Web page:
Thanks to Ed Park (who wrote the amazing Personal Days, which everyone who has ever worked should definitely read) for bringing this to my attention—a novel which you can start on either end and which seemingly ends with a confrontation between the two main characters that happens literally at the middle of the book!
According to the brief description with this video, Benjamin Stein’s The Canvas is being translated into English . . . More on that when I feel like disclosing more. (A publisher has to keep some secrets, right? Otherwise he’s just a blogger.)
Katy Derbyshire — who runs the wonderful love german books — wrote about this a while back in relation to a reading she attended (and as Katy pointed out to me, you should check the comments—there’s a cute fight between the author and his wife):
Then came Benjamin Stein. I haven’t read his new novel, Die Leinwand, but I’m going to have to now. It’s printed so that you can start reading at either end, with the two strands meeting in the middle where you then have to flip the book over and start again. Loosely based around the case of Binjamin Wilkomirksi, the novel looks at that old evergreen, the nature of memory, from a slightly different standpoint – how memories and truths can be manipulated and faked. Stein read well, a pitch-perfect chapter about books and libraries and ownership and lies, featuring a down-to-earth wife who made me wonder all over again about fact and fiction. And then he surprised me by giving a slide show. He’d been on a research trip to Israel, where the book is partly set, in search of a mikveh where his two (!) showdowns take place. Germans aren’t generally all that au fait with orthodox Judaism – and nor am I – so it was an unexpected lesson and gave us a great sense of Stein’s love for his subject matter. The serious reader was suddenly transformed into a smiling enthusiast, showing us the people and places that inspired him.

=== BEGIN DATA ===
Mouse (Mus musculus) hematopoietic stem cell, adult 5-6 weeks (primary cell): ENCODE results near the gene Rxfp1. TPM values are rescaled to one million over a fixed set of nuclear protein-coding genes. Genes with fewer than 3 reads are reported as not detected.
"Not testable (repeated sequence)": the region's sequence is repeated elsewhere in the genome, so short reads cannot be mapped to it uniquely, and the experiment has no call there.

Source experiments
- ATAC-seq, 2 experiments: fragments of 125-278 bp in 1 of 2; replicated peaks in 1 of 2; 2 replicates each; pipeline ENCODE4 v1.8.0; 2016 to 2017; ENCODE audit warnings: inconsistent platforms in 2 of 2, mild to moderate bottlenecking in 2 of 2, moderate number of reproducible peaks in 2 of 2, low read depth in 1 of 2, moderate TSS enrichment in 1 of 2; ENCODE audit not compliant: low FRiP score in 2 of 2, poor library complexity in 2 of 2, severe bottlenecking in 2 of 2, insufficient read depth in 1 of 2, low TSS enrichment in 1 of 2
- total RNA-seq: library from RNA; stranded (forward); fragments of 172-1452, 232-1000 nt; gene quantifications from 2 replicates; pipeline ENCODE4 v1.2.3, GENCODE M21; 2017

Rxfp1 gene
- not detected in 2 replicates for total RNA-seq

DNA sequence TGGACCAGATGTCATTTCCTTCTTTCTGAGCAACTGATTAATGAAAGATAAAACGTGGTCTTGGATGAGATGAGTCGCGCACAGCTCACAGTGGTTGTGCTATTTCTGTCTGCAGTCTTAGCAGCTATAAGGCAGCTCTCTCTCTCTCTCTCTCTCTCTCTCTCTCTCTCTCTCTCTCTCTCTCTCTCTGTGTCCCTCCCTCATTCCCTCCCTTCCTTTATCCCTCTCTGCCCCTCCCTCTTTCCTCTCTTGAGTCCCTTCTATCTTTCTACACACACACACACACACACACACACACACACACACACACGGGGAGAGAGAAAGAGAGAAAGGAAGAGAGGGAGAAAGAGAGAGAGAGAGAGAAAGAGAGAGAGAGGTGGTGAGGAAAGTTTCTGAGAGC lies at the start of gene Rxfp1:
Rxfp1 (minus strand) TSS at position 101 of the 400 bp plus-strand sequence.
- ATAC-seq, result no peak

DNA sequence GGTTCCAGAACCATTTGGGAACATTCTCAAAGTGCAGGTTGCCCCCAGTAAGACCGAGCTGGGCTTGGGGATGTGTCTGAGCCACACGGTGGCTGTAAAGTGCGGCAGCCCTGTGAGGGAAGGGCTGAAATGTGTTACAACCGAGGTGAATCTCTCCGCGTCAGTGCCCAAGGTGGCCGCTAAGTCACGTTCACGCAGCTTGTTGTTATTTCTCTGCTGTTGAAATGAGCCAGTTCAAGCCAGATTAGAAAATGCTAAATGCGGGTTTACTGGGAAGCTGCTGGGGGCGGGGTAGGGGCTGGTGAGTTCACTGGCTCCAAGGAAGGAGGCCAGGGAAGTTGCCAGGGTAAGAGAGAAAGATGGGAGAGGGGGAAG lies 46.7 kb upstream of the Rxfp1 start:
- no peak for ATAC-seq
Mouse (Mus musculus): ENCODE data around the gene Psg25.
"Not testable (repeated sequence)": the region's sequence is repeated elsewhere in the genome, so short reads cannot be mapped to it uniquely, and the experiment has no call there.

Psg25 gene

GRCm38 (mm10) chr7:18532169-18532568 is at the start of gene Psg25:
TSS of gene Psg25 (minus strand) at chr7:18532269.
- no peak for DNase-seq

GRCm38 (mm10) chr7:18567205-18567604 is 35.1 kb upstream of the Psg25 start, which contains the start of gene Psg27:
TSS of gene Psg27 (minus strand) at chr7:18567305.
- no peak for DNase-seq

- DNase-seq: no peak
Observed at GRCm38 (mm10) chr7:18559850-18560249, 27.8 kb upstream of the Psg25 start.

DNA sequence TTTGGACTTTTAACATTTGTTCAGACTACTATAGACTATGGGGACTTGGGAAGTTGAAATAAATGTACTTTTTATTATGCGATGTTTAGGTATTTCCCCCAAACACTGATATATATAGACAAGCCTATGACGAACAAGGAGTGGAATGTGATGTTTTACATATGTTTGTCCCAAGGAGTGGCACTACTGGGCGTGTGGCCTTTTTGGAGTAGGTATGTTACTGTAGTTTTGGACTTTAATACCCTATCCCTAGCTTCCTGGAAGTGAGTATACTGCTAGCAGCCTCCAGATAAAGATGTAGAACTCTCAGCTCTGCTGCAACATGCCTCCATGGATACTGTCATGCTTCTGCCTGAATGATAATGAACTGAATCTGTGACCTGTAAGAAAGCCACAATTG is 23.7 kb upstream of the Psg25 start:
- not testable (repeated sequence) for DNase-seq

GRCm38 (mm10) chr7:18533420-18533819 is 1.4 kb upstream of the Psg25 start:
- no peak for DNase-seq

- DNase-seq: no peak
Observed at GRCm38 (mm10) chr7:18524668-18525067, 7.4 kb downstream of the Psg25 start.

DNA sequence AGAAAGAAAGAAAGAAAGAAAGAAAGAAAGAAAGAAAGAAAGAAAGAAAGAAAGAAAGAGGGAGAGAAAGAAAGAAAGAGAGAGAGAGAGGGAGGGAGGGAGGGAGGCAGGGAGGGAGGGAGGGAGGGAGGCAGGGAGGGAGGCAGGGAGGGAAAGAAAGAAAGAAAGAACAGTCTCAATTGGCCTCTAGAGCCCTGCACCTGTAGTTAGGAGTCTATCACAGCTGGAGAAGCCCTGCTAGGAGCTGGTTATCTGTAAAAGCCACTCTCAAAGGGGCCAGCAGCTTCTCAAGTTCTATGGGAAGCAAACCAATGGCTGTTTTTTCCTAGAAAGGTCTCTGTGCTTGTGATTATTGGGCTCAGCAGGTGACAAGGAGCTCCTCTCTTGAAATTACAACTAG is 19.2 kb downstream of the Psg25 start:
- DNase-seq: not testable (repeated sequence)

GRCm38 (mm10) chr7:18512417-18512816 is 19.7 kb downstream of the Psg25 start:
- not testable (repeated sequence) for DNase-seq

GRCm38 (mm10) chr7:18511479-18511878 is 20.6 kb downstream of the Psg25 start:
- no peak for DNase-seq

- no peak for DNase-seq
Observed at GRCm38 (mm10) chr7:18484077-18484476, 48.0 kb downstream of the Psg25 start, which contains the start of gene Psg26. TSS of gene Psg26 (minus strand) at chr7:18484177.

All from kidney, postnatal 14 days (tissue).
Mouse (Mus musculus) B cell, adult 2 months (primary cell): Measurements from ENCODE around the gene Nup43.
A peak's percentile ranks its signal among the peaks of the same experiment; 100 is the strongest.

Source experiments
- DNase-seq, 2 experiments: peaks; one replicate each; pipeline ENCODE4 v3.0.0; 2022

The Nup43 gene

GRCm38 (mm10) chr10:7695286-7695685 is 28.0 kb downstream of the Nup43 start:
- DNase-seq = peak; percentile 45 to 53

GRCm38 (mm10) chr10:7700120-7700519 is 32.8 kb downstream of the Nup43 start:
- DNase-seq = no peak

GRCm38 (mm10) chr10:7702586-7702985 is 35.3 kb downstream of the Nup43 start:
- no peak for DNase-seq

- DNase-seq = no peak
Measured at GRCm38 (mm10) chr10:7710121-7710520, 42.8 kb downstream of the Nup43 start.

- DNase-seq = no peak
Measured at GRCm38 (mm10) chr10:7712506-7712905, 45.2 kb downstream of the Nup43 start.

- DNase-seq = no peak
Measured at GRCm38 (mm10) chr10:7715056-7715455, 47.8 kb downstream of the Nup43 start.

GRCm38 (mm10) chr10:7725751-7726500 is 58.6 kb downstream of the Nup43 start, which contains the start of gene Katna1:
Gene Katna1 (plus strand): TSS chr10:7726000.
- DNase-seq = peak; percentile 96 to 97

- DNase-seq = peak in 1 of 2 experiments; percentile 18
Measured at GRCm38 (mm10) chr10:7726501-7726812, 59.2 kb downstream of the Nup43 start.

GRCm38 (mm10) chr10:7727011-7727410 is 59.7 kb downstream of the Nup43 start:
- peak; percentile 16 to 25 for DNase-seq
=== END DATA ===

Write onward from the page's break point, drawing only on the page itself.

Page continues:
Oh, and sorry Germany. I thought for sure you would dismantle Spain the way you did Argentina, England, et and cetera. But no! Thrilling! And uh, go Spain? (I’ve been rooting for WC teams based on which cities I love the most. Amsterdam vs. Barcelona is a tough, tough call. I do love the color orange . . . And Catalan literature . . .)
Miruna is a novella written in the voice of an adult who remembers the summer he (then, seven) and his sister, Miruna (then, six) spent in the Evil Vale with their grandfather (sometimes referred to as “Grandfather,” other times as. . .
Kamal Jann by the Lebanese born author Dominique Eddé is a tale of familial and political intrigue, a murky stew of byzantine alliances, betrayals, and hostilities. It is a well-told story of revenge and, what’s more, a serious novel that. . .
While looking back at an episode in his life, twenty-year-old Taguchi Hiro remembers what his friend Kumamoto Akira said about poetry.
Its perfection arises precisely from its imperfection . . . . I have an image in my head. I see. . .
The central concern of Sorj Chalandon’s novel Return to Killybegs appears to be explaining how a person of staunch political activism can be lead to betray his cause, his country, his people. Truth be told, the real theme of the. . .
Spoiler alert: acclaimed writer Stefan Zweig and his wife Lotte kill themselves at the end of Lauren Seksik’s 2010 novel, The Last Days.
It’s hard to avoid spoiling this mystery. Zweig’s suicide actually happened, in Brazil in 1942, and since then. . .
To call Kjell Askildsen’s style sparse or terse would be to understate just how far he pushes his prose. Almost nothing is explained, elaborated on. In simple sentences, events occur, words are exchanged, narrators have brief thoughts. As often as. . .
After a mysterious woman confesses to an author simply known as “R” that she has loved him since she was a teenager, she offers the following explanation: “There is nothing on earth like the love of a child that passes. . .
Floating around the internet amid the hoopla of a new Haruki Murakami release, you may have come across a certain Murakami Bingo courtesy of Grant Snider. It is exactly what it sounds like, and it’s funny because it’s true,. . .
The publisher’s blurb for Oleg Pavlov’s The Matiushin Case promises the prospective reader “a Crime and Punishment for today,” the sort of comparison that is almost always guaranteed to do a disservice to both the legendary dead and the ambitious. . .
One hundred years have passed since the start of World War I and it is difficult to believe that there are still novels, considered classics in their own countries, that have never been published in English. Perhaps it was the. . .